Top UN Court Orders Myanmar to Protect Rohingya from Acts of Genocide
By Staff, Agencies
The International Court of Justice [ICJ] has ordered Myanmar to do everything in its power to prevent the genocide of Rohingya Muslims in Rakhine, where state-sponsored violence has prevailed in recent years.
The UN's highest court in a ruling on Thursday ordered Myanmar to take urgent measures to protect its Rohingya population from atrocities.
Abdulqawi Ahmed Yusuf, the presiding judge, said that "the court was of the opinion that the Rohingya in Myanmar remain extremely vulnerable" and needed to be protected from further bloodshed.
Yusuf said the court was not satisfied with Myanmar's own efforts "to facilitate the return of Rohingya refugees present in Bangladesh, to promote ethnic reconciliation, peace and stability in Rakhine State, and to make its military accountable for violations of international humanitarian and human rights law."
The court ordered Myanmar to "take all measures within its power to prevent the commission of all acts" described by the 1948 UN Genocide Convention.
These acts included "killing members of the group" and "deliberately inflicting on the group conditions of life calculated to bring about its physical destruction in whole or in part."
The court also rejected arguments made by Myanmar's de facto leader Aung San Suu Kyi in The Hague in December and set out urgent steps for Myanmar to end the violence.
It ordered the Southeast Asian country to report back within four months, and then every six months after that.
The court also told Myanmar to prevent the destruction of any evidence of crimes against the Rohingya.
In November last year, the mainly Muslim African state of the Gambia asked the ICJ to impose emergency measures following a 2017 military crackdown by Myanma that sent hundreds of thousands of Rohingya fleeing into neighboring Bangladesh.
Gambia's Justice Minister Abubacarr Tambadou on Thursday hailed the court's decision to uphold his country's case, which was supported by the 57-nation Organization for Islamic Cooperation [OIC], Canada and the Netherlands.
"This is a historic day today, not just for international law, for the international community, but especially for the Rohingya," Tambadou told reporters outside the court.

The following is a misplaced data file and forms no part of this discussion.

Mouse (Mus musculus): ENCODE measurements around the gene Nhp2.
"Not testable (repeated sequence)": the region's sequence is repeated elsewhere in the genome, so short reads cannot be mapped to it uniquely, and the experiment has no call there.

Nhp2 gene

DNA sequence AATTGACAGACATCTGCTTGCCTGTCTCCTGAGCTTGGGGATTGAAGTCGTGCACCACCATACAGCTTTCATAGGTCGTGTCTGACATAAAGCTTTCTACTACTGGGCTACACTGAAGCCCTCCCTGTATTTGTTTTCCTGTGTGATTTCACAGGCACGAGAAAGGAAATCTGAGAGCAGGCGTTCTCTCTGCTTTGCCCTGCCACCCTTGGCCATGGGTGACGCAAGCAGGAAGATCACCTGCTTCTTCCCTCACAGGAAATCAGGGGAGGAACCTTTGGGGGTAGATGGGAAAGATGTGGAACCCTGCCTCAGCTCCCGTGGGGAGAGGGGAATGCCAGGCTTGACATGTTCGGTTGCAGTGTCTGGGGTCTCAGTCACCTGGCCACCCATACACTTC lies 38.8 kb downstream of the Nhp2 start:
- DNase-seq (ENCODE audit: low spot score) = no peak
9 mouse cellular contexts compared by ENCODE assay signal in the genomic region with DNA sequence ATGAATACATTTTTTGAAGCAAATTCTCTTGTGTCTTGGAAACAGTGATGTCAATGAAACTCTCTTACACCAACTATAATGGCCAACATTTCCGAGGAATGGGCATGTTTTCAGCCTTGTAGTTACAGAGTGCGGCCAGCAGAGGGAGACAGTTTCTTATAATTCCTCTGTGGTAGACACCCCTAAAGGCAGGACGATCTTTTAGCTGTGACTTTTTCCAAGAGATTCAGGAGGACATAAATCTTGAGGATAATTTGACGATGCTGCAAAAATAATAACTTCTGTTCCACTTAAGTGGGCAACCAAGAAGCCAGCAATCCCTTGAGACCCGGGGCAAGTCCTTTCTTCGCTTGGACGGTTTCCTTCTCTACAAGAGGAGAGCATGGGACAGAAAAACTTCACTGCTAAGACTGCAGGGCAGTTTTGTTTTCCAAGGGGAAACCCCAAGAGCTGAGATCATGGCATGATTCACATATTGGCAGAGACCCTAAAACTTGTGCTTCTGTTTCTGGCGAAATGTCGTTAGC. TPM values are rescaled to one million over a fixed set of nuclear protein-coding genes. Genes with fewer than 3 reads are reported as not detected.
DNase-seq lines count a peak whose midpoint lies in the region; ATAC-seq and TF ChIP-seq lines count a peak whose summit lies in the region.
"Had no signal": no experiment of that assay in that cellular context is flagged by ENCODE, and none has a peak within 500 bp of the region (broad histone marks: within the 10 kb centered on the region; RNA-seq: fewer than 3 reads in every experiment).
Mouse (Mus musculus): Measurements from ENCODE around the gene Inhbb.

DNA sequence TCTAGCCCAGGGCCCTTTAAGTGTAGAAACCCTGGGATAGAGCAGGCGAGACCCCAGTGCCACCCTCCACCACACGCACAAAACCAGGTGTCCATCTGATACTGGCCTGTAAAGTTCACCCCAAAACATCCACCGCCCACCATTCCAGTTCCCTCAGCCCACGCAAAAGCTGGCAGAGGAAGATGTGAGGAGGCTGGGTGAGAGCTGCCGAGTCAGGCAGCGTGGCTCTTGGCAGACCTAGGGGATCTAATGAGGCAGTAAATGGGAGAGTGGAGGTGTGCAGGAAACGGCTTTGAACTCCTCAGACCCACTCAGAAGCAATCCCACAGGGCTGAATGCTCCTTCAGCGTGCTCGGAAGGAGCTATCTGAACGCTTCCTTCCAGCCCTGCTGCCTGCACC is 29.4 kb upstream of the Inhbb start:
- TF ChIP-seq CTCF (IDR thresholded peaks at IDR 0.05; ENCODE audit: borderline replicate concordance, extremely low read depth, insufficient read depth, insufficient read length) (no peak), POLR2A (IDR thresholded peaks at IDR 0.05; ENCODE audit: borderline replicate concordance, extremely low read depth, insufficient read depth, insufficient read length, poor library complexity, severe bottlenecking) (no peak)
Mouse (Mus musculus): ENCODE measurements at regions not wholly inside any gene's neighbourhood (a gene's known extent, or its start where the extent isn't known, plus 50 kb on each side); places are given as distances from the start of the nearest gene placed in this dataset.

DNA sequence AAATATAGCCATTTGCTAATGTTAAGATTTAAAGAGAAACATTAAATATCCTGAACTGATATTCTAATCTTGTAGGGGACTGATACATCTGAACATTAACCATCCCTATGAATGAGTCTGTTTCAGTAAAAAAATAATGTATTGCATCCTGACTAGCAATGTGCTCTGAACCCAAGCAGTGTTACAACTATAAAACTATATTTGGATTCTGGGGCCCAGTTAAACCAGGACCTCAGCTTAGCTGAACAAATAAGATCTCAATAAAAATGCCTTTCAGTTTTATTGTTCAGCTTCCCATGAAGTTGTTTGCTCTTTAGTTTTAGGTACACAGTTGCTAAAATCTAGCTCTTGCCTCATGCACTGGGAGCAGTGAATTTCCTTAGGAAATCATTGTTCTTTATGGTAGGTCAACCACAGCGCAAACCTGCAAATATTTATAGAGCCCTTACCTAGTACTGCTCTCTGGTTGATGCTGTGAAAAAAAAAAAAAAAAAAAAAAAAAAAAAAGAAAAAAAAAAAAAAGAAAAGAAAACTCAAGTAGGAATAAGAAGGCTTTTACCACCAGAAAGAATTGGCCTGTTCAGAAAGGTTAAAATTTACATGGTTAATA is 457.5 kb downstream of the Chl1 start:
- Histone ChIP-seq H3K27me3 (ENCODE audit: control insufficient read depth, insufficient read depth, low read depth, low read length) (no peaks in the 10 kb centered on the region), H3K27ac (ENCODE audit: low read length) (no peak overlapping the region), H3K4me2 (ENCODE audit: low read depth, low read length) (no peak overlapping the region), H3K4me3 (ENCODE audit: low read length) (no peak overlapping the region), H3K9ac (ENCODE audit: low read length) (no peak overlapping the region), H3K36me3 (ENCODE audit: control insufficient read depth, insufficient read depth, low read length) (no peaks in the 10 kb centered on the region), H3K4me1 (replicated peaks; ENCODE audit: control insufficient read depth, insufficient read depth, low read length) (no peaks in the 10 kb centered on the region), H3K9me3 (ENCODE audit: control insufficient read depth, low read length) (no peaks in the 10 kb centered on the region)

Suu Kyi -- who was widely criticized for her defense of the same military that once locked her up for years -- said on Thursday that some Rohingya Muslim refugees may have "exaggerated" the extent of the abuses.
The Myanmar military dodged questions in the capital Naypyidaw on Thursday morning, with a spokesman telling reporters it would simply "follow the instructions of the government".
The result was also hailed in the Bangladeshi camps where some 600,000 Rohingya people still remain.
"When the international court made its ruling today, I felt the gate of justice had been opened. I have the first taste of justice," Mayyu Ali, a Rohingya author and poet, said from Cox's Bazaar in southeastern Bangladesh.
Rights groups also hailed the ICJ ruling while calling on the international community to put pressure on Suu Kyi and Myanmar.
"Today's decision sends a message to Myanmar's senior officials: the world will not tolerate their atrocities," Amnesty International's Regional Director Nicholas Bequelin said.
“The ICJ order to Myanmar to take concrete steps to prevent the genocide of the Rohingya is a landmark step to stop further atrocities against one of the world’s most persecuted people,” said Param-Preet Singh, associate international justice director at Human Rights Watch.
“Concerned governments and UN bodies should now weigh in to ensure that the order is enforced as the genocide case moves forward.”
Thousands are suspected to have been killed in the crackdown and refugees brought widespread reports of rape and arson by Myanmar's military and local Buddhist militias.
The number of refugees at overcrowded camps in Cox’s Bazar has swelled since August 2017, when a military-led crackdown in Myanmar, which UN investigators have said was conducted with “genocidal intent,” prompted some 740,000 Rohingya to flee to Bangladesh, which was already hosting some 200,000 Rohingya when the exodus began.
Citizenship is at the heart of Rohingya demands for a return to Myanmar.
The Rohingya have inhabited Rakhine State for centuries, but Myanmar denies them citizenship. Bangladesh refuses to grant them citizenship, too.